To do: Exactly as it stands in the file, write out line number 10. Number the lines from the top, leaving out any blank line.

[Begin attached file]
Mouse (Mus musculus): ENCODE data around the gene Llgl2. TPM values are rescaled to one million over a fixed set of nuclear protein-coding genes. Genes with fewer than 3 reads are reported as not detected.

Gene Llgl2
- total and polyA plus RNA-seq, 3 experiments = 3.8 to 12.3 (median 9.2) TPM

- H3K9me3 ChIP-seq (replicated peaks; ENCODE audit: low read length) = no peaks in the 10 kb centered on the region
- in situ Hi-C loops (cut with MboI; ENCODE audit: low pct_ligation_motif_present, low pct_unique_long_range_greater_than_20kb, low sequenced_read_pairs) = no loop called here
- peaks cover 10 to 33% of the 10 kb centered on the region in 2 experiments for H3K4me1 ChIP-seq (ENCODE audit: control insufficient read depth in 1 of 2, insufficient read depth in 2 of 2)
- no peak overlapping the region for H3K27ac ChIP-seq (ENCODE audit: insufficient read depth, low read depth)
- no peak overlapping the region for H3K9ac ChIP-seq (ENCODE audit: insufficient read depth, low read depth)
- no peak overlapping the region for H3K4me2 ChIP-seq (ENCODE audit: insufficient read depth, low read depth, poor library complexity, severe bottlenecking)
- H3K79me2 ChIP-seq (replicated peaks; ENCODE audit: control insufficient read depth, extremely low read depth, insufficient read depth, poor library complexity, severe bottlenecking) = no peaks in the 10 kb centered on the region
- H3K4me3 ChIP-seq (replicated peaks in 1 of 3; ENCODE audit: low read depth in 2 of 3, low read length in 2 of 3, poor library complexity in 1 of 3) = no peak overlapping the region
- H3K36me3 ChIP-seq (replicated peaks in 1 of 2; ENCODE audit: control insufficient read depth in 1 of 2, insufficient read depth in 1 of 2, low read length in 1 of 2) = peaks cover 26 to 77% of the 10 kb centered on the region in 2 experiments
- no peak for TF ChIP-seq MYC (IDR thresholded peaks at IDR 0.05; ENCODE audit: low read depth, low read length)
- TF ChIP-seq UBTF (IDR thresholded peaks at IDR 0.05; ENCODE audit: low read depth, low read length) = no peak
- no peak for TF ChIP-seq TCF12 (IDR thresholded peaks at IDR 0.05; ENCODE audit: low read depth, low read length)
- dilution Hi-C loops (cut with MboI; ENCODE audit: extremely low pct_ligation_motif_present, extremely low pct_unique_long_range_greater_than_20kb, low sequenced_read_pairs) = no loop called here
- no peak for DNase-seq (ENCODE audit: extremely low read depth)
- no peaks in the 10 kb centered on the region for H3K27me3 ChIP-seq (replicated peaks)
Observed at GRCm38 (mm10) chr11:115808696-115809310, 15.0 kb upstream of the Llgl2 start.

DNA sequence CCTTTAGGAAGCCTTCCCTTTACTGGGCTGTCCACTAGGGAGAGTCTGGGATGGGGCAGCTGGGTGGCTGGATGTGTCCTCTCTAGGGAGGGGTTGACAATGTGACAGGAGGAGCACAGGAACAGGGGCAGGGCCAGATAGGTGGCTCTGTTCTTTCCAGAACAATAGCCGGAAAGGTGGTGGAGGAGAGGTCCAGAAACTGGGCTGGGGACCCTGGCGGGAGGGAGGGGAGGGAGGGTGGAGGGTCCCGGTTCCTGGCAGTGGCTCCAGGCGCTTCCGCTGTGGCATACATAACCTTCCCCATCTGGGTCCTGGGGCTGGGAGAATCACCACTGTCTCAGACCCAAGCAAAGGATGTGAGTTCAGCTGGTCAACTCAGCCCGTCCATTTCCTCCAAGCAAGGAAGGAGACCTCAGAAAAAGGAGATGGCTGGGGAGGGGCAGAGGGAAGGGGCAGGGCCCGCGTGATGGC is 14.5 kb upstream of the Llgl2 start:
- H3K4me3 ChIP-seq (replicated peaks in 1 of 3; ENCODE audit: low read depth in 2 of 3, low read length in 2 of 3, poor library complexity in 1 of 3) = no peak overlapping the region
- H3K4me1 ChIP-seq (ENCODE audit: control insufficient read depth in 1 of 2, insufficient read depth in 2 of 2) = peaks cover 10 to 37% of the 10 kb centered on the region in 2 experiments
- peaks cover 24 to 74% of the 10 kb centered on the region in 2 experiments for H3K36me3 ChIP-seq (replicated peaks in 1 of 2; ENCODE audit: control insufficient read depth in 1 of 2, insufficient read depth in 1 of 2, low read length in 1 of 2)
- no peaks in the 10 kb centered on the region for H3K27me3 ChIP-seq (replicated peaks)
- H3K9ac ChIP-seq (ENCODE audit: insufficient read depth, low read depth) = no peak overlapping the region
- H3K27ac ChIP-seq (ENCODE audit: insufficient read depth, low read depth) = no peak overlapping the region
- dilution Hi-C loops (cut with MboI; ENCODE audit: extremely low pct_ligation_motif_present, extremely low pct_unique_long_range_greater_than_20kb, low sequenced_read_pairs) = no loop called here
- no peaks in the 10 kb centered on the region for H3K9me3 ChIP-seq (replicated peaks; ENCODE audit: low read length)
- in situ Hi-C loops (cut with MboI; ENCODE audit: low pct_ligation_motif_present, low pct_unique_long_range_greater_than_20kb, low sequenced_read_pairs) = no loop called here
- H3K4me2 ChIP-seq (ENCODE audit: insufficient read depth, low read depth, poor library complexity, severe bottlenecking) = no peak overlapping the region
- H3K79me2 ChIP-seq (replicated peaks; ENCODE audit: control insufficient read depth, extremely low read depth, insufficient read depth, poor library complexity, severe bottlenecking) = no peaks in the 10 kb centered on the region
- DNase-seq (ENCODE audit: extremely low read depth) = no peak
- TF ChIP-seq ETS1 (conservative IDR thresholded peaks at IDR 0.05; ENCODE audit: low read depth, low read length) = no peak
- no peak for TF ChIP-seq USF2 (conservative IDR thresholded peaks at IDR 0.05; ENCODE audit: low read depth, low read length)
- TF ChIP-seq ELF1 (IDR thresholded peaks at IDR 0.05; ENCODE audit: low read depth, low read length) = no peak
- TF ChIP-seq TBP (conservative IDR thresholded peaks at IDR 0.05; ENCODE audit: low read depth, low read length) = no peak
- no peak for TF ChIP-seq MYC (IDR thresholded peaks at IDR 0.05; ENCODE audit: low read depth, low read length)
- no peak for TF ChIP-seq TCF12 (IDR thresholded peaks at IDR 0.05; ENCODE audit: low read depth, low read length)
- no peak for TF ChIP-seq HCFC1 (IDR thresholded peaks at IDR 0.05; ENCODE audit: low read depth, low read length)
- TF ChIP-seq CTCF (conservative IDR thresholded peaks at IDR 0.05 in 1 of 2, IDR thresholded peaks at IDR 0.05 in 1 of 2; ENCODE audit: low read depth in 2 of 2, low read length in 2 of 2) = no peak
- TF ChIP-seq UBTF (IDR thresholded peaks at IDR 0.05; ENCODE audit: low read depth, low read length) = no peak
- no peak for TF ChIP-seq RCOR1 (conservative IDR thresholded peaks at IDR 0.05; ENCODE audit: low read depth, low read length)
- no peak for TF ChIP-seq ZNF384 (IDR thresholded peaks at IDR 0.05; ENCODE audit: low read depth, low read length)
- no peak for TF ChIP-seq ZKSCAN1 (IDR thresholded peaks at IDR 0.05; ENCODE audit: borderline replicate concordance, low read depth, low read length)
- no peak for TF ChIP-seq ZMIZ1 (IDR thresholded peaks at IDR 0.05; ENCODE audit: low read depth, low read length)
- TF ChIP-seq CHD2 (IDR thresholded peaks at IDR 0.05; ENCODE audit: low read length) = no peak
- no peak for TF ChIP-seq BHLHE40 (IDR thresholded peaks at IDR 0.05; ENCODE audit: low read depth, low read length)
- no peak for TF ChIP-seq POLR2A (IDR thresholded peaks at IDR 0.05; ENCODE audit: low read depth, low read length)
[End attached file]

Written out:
- H3K79me2 ChIP-seq (replicated peaks; ENCODE audit: control insufficient read depth, extremely low read depth, insufficient read depth, poor library complexity, severe bottlenecking) = no peaks in the 10 kb centered on the region